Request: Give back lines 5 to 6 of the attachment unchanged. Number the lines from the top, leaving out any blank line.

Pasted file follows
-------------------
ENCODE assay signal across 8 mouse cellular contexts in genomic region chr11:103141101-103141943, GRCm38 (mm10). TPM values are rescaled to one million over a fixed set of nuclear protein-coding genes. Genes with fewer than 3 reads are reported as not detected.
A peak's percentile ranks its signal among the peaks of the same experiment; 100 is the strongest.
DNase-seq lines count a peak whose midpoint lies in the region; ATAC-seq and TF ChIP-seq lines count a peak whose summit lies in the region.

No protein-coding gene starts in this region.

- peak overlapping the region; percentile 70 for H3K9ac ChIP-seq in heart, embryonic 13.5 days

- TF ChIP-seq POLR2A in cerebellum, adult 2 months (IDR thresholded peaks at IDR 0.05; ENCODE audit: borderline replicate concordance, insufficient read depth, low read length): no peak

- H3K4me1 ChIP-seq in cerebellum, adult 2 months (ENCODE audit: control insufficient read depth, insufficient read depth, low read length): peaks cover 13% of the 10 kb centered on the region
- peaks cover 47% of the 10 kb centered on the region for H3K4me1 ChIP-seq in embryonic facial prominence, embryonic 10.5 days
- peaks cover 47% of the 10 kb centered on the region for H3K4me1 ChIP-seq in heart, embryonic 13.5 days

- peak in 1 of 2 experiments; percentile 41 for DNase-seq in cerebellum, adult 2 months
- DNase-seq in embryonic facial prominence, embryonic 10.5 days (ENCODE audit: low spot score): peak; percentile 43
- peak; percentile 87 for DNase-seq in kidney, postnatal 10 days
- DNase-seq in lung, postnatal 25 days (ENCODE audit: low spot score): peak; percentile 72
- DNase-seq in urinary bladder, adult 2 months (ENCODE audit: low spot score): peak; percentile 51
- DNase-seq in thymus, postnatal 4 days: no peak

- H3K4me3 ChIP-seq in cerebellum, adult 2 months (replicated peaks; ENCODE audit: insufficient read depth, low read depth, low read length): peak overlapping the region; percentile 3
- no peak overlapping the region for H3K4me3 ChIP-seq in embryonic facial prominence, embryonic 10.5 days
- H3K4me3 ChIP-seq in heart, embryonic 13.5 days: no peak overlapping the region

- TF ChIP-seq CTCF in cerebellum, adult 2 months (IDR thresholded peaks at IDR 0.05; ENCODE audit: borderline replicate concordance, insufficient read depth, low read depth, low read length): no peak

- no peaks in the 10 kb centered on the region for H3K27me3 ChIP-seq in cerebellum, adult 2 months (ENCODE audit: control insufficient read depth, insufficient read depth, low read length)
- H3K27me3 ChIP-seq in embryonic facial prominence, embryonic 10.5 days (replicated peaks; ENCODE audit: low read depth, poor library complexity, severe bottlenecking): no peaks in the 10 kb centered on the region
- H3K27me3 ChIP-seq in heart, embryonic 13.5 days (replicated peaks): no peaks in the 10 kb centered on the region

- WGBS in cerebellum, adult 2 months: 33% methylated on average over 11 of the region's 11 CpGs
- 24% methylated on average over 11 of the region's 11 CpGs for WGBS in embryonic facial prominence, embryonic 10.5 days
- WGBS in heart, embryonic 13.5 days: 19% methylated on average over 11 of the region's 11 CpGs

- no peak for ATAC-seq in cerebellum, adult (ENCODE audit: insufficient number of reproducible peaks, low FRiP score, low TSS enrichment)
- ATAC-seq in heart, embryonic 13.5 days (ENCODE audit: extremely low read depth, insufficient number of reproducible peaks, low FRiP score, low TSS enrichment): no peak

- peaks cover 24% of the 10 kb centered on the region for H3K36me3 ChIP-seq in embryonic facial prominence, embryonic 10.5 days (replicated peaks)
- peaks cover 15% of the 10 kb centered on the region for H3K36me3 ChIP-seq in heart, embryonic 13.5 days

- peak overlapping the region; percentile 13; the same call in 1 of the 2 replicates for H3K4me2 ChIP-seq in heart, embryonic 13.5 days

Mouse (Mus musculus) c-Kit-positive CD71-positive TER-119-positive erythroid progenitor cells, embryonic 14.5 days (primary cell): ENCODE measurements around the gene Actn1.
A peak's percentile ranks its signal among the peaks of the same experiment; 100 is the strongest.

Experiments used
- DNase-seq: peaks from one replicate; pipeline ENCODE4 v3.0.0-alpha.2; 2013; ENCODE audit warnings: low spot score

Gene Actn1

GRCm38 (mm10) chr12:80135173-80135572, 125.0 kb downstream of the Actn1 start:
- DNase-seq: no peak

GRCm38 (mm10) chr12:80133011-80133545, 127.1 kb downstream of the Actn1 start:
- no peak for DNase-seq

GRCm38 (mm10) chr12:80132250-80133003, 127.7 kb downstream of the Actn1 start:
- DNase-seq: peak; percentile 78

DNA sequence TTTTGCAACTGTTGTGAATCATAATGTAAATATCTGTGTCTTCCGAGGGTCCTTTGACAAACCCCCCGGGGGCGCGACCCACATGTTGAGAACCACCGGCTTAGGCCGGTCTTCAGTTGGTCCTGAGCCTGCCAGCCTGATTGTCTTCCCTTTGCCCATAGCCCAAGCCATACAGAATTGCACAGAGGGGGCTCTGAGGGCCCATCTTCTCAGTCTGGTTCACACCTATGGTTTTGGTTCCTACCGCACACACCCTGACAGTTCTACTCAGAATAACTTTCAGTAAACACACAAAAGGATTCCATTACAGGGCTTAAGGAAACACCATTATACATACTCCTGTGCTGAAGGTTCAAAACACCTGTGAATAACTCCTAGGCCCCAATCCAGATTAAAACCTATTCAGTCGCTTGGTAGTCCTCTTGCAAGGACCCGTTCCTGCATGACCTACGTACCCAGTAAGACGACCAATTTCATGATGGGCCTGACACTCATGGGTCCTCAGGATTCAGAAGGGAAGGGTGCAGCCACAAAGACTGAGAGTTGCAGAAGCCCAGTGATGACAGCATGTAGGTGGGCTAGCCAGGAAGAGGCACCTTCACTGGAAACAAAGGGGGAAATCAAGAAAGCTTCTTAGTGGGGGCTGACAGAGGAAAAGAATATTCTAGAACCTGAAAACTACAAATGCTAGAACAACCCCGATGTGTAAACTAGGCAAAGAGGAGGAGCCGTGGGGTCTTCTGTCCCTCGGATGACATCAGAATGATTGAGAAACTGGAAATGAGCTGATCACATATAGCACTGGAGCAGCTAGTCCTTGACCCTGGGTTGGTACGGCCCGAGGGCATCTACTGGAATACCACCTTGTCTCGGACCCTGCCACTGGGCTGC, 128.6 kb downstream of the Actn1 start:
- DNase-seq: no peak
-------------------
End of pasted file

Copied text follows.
- peak overlapping the region; percentile 70 for H3K9ac ChIP-seq in heart, embryonic 13.5 days

- TF ChIP-seq POLR2A in cerebellum, adult 2 months (IDR thresholded peaks at IDR 0.05; ENCODE audit: borderline replicate concordance, insufficient read depth, low read length): no peak